Marching On
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“Marching On,” New Era, Sept. 2009, 10–11

Marching On

After participating in one of the most winning high school marching bands in the nation, Ryan Pegram says winning isn’t everything. Sharing the joy of the journey is what matters most.

How did you first get interested in marching band? I grew up with the L.D. Bell High School band when my sister entered the program. I remember going to one of her first competitions. I was blown away! I always admired watching her march with the other kids.

How popular is marching band in Texas? We’re a school of about 1,800 kids, and more than 300 of those are in band. It’s a huge deal here to be in the Bell band. We have the most medals out of any other band in the country since 2000, which is 23 medals. I was in the band for 10 of those.

How does living the gospel help you in life? When we do what we should, we’re blessed. For example, I found out not going to early morning seminary was more of a burden than going. When I went, my attitude and overall performance during band and throughout my school day changed dramatically for the better.

What lessons from band apply in your everyday living? Band taught me how to work hard for something. Enduring to the end will pay off. We’re only on this earth once, so we might as well learn all we can and make the most of it. Some people are in band just for a shiny medal. But the medal doesn’t matter in the long run. There are goals much more important than any activity you do in school, like living your life worthily.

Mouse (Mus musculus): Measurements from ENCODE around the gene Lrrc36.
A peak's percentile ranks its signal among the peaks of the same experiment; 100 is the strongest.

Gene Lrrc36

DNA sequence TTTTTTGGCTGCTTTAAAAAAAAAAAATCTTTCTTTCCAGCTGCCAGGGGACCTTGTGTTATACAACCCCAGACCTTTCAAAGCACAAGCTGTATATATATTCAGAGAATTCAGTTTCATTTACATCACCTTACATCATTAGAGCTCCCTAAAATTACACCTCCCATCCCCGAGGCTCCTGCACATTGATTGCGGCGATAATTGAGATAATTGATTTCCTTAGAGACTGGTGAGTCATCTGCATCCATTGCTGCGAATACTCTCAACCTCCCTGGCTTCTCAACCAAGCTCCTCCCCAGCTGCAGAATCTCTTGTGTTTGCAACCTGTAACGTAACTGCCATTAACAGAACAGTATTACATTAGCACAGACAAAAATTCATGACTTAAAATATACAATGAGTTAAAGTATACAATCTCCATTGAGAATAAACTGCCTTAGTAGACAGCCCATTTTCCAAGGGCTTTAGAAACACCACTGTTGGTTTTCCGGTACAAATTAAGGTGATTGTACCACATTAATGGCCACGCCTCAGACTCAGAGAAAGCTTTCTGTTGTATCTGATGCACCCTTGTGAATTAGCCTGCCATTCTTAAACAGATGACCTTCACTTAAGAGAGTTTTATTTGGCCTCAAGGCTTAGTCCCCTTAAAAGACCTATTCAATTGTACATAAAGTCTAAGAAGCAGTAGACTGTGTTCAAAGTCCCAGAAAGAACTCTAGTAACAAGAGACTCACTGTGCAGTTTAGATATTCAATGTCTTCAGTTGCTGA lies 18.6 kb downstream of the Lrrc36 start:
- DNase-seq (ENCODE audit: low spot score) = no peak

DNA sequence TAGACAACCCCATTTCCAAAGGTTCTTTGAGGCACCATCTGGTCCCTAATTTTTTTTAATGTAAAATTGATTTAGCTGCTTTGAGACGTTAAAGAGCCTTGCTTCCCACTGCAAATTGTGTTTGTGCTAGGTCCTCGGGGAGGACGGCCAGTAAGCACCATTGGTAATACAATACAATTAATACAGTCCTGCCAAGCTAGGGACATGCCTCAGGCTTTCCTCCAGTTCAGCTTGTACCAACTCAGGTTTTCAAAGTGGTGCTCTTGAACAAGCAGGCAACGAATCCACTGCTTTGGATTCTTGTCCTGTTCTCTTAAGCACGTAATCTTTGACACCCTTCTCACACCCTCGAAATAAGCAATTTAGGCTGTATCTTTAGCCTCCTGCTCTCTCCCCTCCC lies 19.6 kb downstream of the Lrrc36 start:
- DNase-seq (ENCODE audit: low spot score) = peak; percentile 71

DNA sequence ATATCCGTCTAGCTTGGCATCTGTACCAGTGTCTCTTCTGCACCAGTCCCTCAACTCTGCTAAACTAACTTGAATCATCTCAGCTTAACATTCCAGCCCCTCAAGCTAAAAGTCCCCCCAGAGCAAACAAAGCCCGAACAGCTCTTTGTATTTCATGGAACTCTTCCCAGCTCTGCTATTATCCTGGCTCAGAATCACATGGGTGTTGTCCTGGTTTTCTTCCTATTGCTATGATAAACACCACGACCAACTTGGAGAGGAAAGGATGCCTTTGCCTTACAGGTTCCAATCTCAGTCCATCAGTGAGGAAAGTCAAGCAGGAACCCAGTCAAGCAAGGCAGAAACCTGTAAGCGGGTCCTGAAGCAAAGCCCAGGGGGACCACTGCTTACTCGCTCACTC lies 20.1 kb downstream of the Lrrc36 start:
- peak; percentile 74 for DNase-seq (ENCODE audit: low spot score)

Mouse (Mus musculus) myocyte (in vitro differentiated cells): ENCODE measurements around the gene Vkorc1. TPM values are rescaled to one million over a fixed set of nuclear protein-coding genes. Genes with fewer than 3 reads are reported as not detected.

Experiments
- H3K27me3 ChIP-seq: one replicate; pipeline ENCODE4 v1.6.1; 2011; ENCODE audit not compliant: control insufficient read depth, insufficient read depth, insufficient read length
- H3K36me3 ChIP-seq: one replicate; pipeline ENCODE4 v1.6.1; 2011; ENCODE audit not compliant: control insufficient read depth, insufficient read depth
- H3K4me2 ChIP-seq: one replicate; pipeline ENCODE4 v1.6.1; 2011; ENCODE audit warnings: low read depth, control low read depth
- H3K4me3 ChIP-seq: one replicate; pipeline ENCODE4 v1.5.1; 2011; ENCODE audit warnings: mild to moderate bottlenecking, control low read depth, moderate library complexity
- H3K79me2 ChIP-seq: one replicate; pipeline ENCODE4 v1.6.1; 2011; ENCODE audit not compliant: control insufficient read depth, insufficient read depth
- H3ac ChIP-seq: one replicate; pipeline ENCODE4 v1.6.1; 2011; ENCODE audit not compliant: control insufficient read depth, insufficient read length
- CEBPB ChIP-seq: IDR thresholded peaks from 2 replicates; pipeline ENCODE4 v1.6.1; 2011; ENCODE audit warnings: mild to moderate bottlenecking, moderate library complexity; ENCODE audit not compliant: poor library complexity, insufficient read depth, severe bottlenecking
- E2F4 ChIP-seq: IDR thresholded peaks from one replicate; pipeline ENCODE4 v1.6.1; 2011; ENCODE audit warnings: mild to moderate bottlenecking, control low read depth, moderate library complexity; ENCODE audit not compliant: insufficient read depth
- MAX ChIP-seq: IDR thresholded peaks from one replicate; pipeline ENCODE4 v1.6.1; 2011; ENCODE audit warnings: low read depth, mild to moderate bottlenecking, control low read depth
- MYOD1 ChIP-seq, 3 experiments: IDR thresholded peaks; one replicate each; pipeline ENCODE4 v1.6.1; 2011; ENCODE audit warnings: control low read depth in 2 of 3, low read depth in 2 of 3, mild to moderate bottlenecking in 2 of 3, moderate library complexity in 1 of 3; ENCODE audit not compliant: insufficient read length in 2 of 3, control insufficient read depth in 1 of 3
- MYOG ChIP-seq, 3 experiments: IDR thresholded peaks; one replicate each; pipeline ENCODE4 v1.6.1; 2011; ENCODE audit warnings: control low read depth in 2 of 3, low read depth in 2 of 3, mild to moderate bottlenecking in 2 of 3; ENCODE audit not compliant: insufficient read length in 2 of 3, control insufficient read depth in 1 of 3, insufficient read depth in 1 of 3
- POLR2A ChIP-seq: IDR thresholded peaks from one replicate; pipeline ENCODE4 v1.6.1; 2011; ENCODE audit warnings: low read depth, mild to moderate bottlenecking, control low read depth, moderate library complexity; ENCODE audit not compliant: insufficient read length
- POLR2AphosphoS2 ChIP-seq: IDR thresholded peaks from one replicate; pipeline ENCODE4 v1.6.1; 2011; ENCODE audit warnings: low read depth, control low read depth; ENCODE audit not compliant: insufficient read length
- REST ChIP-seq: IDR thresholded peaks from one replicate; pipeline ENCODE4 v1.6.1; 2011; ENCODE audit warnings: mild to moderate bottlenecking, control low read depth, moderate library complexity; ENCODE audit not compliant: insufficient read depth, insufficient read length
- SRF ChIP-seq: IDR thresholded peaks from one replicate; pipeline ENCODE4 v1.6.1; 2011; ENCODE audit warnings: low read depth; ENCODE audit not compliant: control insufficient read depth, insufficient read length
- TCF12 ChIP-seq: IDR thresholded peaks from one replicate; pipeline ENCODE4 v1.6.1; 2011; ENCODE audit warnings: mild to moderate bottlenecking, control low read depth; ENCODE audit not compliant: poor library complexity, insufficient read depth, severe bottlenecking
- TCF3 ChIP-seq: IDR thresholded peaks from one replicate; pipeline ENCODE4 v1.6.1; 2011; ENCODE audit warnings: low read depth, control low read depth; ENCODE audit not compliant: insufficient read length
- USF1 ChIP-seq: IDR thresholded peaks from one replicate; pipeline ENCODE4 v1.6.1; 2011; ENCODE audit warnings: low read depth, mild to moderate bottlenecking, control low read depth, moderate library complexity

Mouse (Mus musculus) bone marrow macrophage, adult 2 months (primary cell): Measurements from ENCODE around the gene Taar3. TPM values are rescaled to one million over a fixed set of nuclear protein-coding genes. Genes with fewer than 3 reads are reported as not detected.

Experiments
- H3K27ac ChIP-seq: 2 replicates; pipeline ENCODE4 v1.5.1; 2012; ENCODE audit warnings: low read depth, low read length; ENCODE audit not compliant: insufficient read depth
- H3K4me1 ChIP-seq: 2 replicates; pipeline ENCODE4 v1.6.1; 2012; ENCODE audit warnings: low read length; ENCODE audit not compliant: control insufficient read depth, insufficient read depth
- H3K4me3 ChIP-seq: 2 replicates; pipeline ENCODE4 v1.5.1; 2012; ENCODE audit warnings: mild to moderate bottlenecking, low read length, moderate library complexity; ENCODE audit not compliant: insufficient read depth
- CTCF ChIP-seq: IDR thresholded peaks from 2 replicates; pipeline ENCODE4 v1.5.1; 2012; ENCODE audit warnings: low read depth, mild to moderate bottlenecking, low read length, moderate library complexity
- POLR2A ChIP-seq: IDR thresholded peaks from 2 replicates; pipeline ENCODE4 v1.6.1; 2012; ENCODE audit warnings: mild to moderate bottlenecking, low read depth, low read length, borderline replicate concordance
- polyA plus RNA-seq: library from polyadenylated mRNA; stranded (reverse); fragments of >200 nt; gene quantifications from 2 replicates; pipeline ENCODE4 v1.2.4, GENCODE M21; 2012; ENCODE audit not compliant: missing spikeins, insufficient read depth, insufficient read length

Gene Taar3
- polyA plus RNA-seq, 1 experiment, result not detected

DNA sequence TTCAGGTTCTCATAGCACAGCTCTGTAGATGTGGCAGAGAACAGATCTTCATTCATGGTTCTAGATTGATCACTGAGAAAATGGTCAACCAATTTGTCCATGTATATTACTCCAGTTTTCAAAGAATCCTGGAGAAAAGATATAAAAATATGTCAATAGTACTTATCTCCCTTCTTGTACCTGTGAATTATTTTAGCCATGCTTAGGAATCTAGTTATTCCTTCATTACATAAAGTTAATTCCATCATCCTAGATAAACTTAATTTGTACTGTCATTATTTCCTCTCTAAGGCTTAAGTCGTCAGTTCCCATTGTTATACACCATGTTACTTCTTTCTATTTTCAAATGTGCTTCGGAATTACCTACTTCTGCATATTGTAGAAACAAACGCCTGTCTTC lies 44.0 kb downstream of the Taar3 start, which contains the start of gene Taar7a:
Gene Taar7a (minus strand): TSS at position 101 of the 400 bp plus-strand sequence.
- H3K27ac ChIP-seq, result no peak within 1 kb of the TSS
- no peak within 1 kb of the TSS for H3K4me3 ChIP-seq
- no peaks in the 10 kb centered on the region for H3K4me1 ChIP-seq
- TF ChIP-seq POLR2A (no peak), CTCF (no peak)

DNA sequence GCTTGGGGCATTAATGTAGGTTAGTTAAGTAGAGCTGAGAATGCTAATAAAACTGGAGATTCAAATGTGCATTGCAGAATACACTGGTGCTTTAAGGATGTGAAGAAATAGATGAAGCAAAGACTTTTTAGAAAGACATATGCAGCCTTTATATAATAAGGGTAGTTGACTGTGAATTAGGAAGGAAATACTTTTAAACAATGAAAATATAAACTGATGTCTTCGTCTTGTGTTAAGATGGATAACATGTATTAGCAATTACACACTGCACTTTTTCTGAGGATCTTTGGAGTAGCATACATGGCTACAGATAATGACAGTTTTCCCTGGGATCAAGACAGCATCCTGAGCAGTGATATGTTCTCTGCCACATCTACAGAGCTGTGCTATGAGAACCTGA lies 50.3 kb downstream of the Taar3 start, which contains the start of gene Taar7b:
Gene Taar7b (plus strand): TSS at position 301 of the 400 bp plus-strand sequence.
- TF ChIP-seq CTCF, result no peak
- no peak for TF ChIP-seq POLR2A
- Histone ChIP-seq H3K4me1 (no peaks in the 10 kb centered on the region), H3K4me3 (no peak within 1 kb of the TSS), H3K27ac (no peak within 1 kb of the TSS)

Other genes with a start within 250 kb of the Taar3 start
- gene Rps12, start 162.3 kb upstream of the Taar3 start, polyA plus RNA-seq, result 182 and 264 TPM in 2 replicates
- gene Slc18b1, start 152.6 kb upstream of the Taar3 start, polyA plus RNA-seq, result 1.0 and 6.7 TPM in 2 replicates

I loved working to live up to the band’s reputation. The same thing applies to being members of the Church. Those who follow the Church’s teachings are known to give off a light that few people can describe. We must remember what we stand for, that people will look at us and want to have exactly what we have. It is a good thing, but a huge responsibility. I plan on living up to that name.

What advice do you have on listening to uplifting music? It’s tough for teens to find enjoyable music that meets Church standards. But I feel empowered when I listen to good music. After feeling that, it’s silly to want to listen to anything below Church standards. I sometimes watch a video of the Mormon Tabernacle Choir, and when I see them so absorbed in what they are singing, it’s pretty hard to deny the power of the Holy Spirit and how our choice of music affects how we feel.

Photographs Lydia Viana